Diaconia must be constantly redefined so that it remains vital, speaks out, and makes an impact
Treat others the way you wish to be treated
The word Diaconia comes from the Greek for “service”. It is based on the teachings of Jesus and love of one’s neighbour. In different denominations and in different ages, the diaconic work has been understood and arranged in different ways. The service role emerging from diaconia sends us into society in search of those who are most vulnerable and are where no other help is available. Diaconia also means building up everybody’s opportunities to be involved, to be able to use their own resources, and experience themselves as a valuable member of their community. The mission of the Helsinki Deaconess Institute in Helsinki also always makes diaconic work a social issue. The task of diaconia is not only to provide help, but also to deal with the causal factors, the systemic structures of society.
Service based on Christian love
Christian love of one’s neighbour is the dynamo of diaconia. According to the Helsinki Deaconess Institute’s notion of diaconia everyone should be helped who needs to be, and everyone has possibility. The goal of diaconia is to enable people to feel themselves to be of value and to make use of their full human potential.
Where there’s the greatest distress and humiliation
Diaconia is carried out with those who are socially excluded – amid defeat, shame, guilt, and pain. Our diaconic task is to look after those people who for various reasons are unable care for their own welfare and health. In fulfilling this task it is our responsibility is to tend to their human and material resources. Diaconia makes it possible for people to experience their own value. The acts that come about from diaconic work do not require that people have to change, as each person has intrinsic value.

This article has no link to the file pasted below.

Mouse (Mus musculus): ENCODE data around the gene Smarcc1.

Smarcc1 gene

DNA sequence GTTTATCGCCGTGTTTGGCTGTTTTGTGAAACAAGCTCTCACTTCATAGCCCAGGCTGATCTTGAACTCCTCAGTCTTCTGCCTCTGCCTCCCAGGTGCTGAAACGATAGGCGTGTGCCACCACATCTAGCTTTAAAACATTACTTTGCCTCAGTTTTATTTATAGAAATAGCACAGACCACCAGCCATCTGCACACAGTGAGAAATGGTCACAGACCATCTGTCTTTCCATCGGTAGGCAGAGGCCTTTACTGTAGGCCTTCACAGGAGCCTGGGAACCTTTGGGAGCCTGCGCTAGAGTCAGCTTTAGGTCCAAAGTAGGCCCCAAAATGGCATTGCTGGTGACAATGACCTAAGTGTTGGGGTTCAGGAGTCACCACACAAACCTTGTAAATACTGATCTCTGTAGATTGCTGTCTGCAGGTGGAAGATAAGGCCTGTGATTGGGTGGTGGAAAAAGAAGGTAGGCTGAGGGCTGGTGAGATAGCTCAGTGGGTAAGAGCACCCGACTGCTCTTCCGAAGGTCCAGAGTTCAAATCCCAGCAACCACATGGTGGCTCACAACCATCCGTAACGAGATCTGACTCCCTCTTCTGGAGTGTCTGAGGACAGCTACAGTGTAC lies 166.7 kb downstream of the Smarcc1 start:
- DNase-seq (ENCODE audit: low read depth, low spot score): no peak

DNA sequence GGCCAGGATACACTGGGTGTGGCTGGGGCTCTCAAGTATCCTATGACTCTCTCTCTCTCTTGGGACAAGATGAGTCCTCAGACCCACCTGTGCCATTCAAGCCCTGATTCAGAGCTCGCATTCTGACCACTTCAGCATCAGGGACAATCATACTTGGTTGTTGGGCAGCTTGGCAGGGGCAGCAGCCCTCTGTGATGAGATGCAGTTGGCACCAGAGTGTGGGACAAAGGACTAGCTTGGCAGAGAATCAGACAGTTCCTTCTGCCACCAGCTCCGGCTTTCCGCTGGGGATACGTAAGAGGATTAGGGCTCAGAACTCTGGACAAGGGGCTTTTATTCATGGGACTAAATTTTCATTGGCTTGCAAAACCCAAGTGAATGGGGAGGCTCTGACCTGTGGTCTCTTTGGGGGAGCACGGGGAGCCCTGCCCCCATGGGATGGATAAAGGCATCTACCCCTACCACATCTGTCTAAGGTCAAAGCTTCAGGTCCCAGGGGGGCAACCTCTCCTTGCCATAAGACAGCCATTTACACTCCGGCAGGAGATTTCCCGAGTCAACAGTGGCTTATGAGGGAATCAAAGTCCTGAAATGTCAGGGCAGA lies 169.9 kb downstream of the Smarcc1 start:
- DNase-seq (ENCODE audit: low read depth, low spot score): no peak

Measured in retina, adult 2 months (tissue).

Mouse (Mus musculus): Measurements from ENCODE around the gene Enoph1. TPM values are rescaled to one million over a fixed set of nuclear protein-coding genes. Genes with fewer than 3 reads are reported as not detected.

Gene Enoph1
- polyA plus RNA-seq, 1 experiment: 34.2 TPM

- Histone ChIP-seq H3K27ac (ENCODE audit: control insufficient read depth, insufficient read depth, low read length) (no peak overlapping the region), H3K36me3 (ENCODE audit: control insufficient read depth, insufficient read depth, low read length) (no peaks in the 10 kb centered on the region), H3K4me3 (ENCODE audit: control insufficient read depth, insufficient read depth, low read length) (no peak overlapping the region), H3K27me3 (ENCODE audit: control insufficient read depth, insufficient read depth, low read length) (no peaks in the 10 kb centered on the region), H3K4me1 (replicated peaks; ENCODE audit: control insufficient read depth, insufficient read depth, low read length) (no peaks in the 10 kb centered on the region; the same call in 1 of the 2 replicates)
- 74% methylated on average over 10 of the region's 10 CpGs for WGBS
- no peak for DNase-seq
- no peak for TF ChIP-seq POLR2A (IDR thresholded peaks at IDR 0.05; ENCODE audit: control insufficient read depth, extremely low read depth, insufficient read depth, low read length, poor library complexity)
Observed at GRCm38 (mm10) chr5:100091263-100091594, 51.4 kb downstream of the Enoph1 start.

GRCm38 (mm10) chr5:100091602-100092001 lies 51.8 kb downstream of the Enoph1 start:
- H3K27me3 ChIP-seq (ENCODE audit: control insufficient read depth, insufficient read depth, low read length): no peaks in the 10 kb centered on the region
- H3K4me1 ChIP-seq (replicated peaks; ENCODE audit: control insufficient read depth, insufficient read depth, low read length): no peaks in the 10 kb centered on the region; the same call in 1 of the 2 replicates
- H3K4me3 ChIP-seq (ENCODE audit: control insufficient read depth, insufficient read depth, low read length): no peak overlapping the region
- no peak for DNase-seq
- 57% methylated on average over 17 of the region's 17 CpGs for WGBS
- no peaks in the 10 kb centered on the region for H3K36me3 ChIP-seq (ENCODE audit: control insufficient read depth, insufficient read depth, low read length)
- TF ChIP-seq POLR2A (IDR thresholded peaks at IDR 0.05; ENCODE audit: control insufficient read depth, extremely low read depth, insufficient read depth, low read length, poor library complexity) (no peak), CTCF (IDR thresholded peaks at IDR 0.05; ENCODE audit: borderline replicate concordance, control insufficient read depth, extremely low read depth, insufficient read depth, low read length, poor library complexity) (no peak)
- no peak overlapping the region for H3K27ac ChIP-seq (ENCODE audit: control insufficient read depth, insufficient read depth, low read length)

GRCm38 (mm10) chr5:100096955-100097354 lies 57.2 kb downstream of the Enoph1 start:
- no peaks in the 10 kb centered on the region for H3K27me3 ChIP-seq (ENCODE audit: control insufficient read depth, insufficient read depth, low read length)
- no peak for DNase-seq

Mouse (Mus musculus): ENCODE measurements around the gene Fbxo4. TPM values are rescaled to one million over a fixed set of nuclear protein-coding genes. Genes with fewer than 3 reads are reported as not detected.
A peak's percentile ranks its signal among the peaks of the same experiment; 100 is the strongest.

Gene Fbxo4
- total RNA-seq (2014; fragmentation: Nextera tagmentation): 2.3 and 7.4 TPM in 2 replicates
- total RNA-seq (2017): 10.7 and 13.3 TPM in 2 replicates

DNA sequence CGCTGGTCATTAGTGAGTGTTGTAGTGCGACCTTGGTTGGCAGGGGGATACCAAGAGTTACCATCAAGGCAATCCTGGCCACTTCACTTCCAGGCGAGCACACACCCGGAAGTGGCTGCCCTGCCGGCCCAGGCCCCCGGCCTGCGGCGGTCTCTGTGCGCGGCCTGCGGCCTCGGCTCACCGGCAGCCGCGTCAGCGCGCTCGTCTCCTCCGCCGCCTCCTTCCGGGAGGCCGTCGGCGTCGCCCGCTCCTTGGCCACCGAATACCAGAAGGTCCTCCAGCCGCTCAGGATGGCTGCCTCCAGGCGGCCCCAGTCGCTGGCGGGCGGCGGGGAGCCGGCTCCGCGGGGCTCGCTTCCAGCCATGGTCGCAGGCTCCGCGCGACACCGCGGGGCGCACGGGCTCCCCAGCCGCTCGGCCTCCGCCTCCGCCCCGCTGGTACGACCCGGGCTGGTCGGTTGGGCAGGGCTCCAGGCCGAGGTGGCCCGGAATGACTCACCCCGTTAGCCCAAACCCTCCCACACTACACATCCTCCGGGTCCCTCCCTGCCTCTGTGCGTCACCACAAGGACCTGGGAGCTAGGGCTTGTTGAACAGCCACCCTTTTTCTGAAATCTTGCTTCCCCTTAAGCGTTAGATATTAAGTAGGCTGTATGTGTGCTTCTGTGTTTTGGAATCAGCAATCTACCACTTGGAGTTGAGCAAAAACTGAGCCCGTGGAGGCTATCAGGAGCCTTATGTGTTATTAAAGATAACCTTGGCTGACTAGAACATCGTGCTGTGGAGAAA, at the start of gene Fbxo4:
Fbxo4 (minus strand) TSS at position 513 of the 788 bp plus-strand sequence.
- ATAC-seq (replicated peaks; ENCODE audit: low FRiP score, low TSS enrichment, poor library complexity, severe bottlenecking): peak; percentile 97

No one can do it alone – it takes a community
Diaconia is work with people, not just for them. Diaconia is carried out by the Helsinki Deaconess Institute, generated by all parties involved in the activity. The community has a Christian value base, history and mission. The community of the Deaconess Institute has been entrusted with the task of carrying out deeds out of love for one’s neighbour. No one alone can shoulder the responsibility of Christian charity. Rather, the community carries out the radical diaconic requirement of caring for each and every one of us.